WILLIAM R. DAY, CUSHMAN K. DAVIS, WILLIAM P. FRYE, GEORGE GRAY, and WHITELAW REID, citizens of the United States; and HER MAJESTY THE QUEEN REGENT OF SPAIN, Don EUGENIO MONTERO Rios, President of the Senate, Don BUENAVENTURA DE ABARZUZA, Senator of the Kingdom and ex-Minister of the Crown, Don JOSÉ DE GARNICA, Deputy to the Cortes and Associate Justice of the Supreme Court, Don WENCESLAO RAMIREZ DE VILLA URRUTIA, Envoy Extraordinary and Minister Plenipotentiary at Brussels, and Don RAFAEL CERERO, General of Division;

Who, having assembled in Paris, and having exchanged their full powers, which were found to be in due and proper form, have, after discussion of the matters before them, agreed upon the following articles :

ARTICLE I

Spain relinquishes all claim of sovereignty over and title to Cuba.

And as the island is, upon its evacuation by Spain, to be occupied by the United States, the United States will, so long as such occupation shall last, assume and discharge the obligations that may under international law result from the fact of its occupation, for the protection of life and property.

ARTICLE II

Spain cedes to the United States the island of Porto Rico and other islands now under Spanish sovereignty in the West Indies, and the island of Guam in the Marianas or Ladrones.

ARTICLE III Spain cedes to the United States the archipelago known as the Philippine Islands, and comprehending the islands lying within the following lines :

A line running from west to east along or near the twentieth parallel of north latitude, and through the middle of the navigable channel of Bachi, from the one hundred and eighteenth (118th) to the one hundred and twenty-seventh (127th) degree meridian of longitude east of Greenwich, thence along the one hundred and twenty-seventh (127th) degree meridian of longitude east of Greenwich to the parallel of four degrees and forty-five minutes (4:45) north latitude, thence along the parallel of four degrees and fortyfive minutes (4:45) north latitude to its intersection with the meridian of longitude one hundred and nineteen degrees and thirty-five minutes (119:35) east of Greenwich, thence along the meridian of longitude one hundred and nineteen degrees and thirty-five minutes (119:35) east of Greenwich to the parallel of latitude seven degrees and forty minutes (7:40) north, thence along the parallel of latitude seven degrees and forty minutes (7:40) north to its intersection with the one hundred and sixteenth (116th) degree meridian of longitude east of Greenwich, thence by a direct line to the intersection of the tenth (10th) degree parallel of north latitude with the one hundred and eighteenth (118th) degree meridian of longitude east of Greenwich, and thence along the one hundred and eighteenth (118th) degree meridian of longitude east of Greenwich to the point of beginning.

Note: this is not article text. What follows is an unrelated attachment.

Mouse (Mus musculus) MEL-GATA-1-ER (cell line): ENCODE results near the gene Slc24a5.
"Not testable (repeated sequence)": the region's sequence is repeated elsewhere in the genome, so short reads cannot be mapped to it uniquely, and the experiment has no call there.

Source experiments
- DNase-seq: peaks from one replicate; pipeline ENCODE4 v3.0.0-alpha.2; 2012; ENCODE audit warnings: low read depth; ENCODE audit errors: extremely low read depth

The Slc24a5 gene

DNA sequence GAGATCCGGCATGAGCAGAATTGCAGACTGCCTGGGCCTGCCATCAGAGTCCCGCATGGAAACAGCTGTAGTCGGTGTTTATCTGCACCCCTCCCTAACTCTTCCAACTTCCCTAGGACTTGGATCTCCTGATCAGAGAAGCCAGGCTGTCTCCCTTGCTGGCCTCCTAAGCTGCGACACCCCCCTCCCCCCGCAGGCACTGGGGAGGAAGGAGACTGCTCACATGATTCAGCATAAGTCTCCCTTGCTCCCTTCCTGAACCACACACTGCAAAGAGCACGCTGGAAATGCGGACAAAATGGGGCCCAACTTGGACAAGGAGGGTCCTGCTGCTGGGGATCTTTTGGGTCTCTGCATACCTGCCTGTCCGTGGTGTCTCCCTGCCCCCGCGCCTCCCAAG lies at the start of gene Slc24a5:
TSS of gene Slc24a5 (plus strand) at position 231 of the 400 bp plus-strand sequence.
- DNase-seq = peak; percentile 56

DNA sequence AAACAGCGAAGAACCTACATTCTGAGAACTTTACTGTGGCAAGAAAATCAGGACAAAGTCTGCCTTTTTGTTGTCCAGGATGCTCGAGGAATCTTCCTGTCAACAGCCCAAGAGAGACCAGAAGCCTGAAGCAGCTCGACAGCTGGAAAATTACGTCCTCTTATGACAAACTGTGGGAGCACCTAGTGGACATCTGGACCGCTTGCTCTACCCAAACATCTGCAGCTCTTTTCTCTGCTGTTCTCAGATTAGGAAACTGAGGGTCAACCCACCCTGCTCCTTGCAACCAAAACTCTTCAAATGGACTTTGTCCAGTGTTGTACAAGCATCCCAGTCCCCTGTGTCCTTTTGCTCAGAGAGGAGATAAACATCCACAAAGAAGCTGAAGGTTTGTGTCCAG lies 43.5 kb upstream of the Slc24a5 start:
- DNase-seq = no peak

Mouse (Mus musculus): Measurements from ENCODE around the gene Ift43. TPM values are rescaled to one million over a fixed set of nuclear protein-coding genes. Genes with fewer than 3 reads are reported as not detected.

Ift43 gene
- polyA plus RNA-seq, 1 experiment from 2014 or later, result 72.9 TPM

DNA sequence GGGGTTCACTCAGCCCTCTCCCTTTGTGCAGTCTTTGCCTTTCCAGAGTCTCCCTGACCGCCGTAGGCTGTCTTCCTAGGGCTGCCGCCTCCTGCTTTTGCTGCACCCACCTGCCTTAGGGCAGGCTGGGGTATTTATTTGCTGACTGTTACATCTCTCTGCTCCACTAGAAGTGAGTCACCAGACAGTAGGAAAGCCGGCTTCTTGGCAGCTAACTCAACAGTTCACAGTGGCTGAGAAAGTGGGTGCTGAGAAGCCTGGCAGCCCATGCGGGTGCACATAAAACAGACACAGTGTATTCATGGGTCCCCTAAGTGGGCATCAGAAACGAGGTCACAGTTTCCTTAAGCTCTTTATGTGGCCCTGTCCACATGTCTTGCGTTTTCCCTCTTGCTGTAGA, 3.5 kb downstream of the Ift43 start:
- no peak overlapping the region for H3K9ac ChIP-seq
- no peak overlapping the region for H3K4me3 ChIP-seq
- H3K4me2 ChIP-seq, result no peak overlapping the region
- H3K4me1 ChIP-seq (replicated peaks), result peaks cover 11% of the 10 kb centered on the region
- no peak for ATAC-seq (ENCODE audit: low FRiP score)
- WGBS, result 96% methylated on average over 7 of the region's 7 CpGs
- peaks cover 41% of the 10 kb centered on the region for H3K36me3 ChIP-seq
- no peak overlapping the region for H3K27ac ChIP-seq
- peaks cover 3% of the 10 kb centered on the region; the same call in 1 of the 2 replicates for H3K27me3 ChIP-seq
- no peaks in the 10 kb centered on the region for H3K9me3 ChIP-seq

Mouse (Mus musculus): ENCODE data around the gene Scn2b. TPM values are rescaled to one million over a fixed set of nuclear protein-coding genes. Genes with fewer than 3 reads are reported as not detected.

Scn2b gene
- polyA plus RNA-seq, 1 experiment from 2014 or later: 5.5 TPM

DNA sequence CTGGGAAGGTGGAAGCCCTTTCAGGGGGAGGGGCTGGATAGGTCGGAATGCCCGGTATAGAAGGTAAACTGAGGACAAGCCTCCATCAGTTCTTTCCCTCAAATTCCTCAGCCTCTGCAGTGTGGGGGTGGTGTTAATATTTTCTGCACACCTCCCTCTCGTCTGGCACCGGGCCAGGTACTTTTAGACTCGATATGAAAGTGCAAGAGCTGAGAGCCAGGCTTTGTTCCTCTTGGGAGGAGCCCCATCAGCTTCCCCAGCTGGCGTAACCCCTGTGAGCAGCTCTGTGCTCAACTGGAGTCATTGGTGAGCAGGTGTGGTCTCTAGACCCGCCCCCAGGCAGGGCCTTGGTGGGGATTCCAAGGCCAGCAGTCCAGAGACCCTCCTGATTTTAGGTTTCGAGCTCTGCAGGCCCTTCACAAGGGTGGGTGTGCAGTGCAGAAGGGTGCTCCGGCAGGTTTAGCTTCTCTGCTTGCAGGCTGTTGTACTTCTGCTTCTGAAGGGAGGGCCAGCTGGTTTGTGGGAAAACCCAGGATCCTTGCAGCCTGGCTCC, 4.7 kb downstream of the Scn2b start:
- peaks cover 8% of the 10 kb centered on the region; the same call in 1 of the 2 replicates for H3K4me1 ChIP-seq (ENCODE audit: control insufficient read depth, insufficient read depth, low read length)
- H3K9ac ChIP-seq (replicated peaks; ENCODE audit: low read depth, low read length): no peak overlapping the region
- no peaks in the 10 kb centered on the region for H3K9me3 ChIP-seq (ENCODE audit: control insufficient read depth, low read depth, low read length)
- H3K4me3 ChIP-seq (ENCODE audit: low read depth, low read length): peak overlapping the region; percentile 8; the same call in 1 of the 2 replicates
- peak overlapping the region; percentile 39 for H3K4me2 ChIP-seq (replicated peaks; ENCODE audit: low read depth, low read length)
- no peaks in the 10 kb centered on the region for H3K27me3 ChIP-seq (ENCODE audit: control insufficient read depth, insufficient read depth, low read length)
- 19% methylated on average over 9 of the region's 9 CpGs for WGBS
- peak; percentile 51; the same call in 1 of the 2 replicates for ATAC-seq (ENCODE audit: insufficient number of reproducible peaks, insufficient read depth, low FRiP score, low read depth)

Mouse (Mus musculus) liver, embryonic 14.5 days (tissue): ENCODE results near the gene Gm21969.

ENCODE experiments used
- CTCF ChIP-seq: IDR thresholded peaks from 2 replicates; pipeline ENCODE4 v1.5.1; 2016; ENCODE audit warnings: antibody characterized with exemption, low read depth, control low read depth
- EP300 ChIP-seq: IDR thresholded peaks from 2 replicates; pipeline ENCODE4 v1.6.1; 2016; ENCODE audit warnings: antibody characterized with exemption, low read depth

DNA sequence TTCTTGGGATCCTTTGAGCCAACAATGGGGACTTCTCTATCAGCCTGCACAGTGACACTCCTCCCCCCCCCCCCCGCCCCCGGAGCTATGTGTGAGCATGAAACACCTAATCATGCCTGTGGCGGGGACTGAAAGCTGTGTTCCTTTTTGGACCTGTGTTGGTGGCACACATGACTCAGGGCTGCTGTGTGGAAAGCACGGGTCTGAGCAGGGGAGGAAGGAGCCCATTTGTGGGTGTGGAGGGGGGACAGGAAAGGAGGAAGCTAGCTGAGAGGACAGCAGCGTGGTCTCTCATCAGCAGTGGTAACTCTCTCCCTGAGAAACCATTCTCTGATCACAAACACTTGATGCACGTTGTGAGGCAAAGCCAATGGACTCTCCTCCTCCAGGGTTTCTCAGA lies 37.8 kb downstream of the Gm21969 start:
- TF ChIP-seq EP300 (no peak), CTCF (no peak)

The United States will pay to Spain the sum of twenty million dollars ($20,000,000) within three months after the exchange of the ratifications of the present treaty.

ARTICLE IV

The United States will, for the term of ten years from the date of the exchange of the ratifications of the present treaty, admit Spanish ships and merchandise to the ports of the Philippine Islands on the same terms as ships and merchandise of the United States.

ARTICLE V

The United States will, upon the signature of the present treaty, send back to Spain, at its own cost, the Spanish soldiers taken as prisoners of war on the capture of Manila by the American forces. The arms of the soldiers in question shall be restored to them.

Spain will, upon the exchange of the ratifications of the present treaty, proceed to evacuate the Philippines, as well as the island of Guam, on terms similar to those agreed upon by the Commissioners appointed to arrange for the evacuation of Porto Rico and other islands in the West Indies, under the Protocol of August 12, 1898, which is to continue in force till its provisions are completely executed.

The time within which the evacuation of the Philippine Islands and Guam shall be completed shall be fixed by the two Governments. Stands of colors, uncaptured war vessels, small arms, guns of all calibers, with their carriages and accessories, powder, ammunition, live stock, and materials and supplies of all kinds, belonging to the land and naval forces of Spain in the Philippines and Guam, remain the property of Spain. Pieces of heavy ordnance, exclusive of field artillery, in the fortifications and coast defenses shall remain in their emplacements for the term of six months, to be reckoned from the exchange of ratifications of the treaty; and the United States may, in the meantime, purchase such material from Spain, if a satisfactory agreement between the two Governments on the subject shall be reached.